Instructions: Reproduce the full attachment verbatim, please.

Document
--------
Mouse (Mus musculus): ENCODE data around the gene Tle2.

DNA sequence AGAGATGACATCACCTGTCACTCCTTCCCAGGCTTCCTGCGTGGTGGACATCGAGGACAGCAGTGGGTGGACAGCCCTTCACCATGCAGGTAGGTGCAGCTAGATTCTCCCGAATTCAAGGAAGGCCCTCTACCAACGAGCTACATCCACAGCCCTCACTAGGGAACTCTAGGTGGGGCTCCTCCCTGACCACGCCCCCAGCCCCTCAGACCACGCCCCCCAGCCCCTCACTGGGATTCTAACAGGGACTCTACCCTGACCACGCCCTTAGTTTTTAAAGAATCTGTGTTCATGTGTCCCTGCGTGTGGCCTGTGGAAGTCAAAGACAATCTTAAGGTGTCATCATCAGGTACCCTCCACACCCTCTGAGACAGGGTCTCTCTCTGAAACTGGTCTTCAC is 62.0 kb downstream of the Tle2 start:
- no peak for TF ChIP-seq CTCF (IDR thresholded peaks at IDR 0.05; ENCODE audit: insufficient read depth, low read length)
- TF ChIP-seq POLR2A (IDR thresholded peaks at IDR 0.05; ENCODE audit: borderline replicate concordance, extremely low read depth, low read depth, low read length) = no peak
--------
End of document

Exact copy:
Mouse (Mus musculus): ENCODE data around the gene Tle2.

DNA sequence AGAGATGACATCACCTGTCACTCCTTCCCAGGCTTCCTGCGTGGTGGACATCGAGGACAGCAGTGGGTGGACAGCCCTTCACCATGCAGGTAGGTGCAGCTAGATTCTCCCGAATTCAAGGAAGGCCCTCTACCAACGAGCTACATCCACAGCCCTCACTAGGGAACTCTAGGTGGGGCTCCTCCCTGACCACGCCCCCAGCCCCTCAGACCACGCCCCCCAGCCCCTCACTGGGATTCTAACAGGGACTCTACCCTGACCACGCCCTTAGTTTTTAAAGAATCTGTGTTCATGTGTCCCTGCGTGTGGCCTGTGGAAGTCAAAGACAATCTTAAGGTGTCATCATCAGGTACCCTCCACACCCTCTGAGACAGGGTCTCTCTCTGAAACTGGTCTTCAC is 62.0 kb downstream of the Tle2 start:
- no peak for TF ChIP-seq CTCF (IDR thresholded peaks at IDR 0.05; ENCODE audit: insufficient read depth, low read length)
- TF ChIP-seq POLR2A (IDR thresholded peaks at IDR 0.05; ENCODE audit: borderline replicate concordance, extremely low read depth, low read depth, low read length) = no peak